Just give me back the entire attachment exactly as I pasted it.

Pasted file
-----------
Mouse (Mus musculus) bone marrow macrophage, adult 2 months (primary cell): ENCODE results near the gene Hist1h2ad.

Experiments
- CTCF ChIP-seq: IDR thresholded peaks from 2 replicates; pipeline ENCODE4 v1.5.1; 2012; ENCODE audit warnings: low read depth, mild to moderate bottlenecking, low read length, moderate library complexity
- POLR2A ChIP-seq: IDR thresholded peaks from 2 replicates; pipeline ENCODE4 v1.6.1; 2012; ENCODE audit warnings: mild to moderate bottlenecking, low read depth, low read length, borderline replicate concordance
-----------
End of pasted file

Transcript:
Mouse (Mus musculus) bone marrow macrophage, adult 2 months (primary cell): ENCODE results near the gene Hist1h2ad.

Experiments
- CTCF ChIP-seq: IDR thresholded peaks from 2 replicates; pipeline ENCODE4 v1.5.1; 2012; ENCODE audit warnings: low read depth, mild to moderate bottlenecking, low read length, moderate library complexity
- POLR2A ChIP-seq: IDR thresholded peaks from 2 replicates; pipeline ENCODE4 v1.6.1; 2012; ENCODE audit warnings: mild to moderate bottlenecking, low read depth, low read length, borderline replicate concordance